In the wake of Lang’s death, the school has not announced any changes to how it operates or any additional safety measures. Remarkably, the university has since loosened existing restrictions even more, allowing students to return to dining halls and other indoor activities, according to reports from students enrolled at the university who spoke to the WSWS under condition of anonymity.
When Michael returned home, he received an initial COVID-19 test, which came back negative. It was not until after he suffered cardiac arrest toward the end of September that a second test showed that he did, in fact, have the virus.
“He had no pre-existing conditions. He had never even been to the hospital. He had his yearly physical, sports physicals,” his mother told ABC Chicago. “He was a really healthy, young kid.”
Michael was rushed to the hospital during his cardiac arrest episode. He remained hospitalized until his death on Thursday.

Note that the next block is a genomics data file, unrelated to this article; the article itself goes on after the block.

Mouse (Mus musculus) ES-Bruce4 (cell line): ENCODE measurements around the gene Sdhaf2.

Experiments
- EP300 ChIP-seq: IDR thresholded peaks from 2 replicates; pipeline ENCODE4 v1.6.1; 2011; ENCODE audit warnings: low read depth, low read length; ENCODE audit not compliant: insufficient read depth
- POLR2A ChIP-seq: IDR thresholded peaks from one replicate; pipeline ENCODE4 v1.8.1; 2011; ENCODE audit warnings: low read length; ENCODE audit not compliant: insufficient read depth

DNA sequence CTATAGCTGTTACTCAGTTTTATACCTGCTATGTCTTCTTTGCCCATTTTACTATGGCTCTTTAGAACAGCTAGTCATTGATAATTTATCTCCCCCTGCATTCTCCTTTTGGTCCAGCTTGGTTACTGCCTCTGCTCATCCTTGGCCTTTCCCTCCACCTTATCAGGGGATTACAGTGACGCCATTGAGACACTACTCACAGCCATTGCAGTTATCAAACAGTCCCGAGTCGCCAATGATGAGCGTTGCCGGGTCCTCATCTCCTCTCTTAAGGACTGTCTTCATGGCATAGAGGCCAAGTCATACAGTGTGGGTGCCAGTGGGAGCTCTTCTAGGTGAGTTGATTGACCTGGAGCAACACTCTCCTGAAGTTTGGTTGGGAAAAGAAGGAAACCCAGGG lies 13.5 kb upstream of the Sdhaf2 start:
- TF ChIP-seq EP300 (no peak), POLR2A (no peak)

One shudders to think of the depth of grief felt by Michael’s parents who are guilty of nothing other than wanting their child to enjoy the milestones and experiences associated with leaving home to attend college.
Michael’s death has had a deep impact throughout the community, and well beyond. Thousands of comments of condolences have flooded the internet since news of his death on Thursday.
On Twitter one user responded to a tweet from the account @FacesOfCovid: “His smile - you can see that he brightened the lives of those around him. Rest In Peace. I’m so sorry for your loss. I have a 17 year old and a 19 year old - I can’t imagine, and it’s not fair.”